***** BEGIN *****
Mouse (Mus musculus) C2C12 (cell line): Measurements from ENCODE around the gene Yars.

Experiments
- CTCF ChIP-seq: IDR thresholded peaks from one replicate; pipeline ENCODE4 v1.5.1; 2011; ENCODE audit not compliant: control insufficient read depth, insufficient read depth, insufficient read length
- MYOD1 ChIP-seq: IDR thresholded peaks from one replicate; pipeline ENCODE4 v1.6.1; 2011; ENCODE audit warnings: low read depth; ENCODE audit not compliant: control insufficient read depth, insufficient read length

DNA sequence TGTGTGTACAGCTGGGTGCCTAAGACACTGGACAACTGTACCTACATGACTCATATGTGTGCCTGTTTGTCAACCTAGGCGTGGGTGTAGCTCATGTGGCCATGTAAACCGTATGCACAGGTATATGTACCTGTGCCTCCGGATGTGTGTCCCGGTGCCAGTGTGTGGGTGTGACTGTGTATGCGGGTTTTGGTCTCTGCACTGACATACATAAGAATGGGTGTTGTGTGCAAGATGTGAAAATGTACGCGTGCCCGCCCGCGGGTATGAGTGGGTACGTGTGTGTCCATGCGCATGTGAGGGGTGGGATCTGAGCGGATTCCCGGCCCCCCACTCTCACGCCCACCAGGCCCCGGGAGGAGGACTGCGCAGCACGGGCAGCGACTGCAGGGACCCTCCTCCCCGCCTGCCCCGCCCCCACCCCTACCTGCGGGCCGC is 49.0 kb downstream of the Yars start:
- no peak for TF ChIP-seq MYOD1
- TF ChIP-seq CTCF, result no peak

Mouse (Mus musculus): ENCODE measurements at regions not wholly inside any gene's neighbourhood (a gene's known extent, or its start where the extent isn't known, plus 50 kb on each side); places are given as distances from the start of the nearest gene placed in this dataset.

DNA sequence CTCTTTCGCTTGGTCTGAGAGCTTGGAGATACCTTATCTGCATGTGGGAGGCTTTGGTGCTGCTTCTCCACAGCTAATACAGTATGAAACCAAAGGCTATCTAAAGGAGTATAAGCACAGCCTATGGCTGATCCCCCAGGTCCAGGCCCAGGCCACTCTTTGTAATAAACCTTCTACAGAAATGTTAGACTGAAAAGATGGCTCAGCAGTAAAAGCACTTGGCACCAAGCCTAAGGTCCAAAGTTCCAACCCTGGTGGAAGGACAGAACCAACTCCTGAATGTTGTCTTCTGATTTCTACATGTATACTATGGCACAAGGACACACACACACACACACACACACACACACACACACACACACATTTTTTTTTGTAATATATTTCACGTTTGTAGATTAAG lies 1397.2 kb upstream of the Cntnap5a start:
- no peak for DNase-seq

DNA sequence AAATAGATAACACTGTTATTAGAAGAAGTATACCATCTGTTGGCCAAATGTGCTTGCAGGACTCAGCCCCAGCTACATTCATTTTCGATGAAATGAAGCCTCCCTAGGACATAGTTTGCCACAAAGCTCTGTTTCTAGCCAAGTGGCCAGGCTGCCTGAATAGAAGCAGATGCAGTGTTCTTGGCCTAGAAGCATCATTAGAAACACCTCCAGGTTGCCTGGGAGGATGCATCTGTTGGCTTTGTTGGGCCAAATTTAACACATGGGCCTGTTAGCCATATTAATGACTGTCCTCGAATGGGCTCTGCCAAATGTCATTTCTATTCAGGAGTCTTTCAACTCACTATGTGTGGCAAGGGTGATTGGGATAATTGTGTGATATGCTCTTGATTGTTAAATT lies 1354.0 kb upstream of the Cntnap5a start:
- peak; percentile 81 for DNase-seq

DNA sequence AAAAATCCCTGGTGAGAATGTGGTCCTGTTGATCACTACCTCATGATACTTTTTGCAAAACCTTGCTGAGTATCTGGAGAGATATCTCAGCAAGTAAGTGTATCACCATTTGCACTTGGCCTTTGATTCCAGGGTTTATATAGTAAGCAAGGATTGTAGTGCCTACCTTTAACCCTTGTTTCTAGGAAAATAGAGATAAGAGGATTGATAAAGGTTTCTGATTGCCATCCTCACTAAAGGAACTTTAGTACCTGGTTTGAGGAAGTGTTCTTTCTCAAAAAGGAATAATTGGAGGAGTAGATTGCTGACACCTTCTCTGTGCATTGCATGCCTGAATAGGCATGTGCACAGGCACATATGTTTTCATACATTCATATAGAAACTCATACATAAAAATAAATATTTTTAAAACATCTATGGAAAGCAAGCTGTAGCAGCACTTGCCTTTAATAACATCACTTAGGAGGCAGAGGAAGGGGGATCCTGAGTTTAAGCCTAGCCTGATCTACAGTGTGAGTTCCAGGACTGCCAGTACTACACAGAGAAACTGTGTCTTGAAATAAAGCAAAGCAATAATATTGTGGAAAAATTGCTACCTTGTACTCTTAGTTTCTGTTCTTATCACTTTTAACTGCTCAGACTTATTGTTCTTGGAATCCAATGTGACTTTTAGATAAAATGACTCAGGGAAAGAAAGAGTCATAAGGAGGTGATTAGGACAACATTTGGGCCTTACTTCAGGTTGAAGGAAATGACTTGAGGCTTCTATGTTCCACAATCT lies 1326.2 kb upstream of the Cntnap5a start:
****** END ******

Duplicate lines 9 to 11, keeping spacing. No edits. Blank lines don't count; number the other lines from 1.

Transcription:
DNA sequence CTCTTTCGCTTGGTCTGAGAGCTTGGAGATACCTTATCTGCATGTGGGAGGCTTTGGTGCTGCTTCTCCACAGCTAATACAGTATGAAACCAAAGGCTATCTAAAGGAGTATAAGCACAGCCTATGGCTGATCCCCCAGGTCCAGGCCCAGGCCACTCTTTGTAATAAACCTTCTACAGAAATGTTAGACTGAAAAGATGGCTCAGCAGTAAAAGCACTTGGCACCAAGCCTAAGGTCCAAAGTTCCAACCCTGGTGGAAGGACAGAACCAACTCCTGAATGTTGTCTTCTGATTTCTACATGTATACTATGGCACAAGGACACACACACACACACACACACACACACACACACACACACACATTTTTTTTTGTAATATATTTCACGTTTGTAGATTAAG lies 1397.2 kb upstream of the Cntnap5a start:
- no peak for DNase-seq

DNA sequence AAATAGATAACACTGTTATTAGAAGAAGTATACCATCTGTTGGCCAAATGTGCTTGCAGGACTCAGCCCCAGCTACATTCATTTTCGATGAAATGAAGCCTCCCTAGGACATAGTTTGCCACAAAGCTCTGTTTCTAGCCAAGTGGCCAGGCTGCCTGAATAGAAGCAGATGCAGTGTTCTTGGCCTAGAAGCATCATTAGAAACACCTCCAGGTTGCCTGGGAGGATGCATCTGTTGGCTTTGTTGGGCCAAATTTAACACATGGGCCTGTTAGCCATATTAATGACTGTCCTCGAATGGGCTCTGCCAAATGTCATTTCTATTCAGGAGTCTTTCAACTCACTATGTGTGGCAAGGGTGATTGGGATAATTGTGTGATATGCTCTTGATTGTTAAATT lies 1354.0 kb upstream of the Cntnap5a start: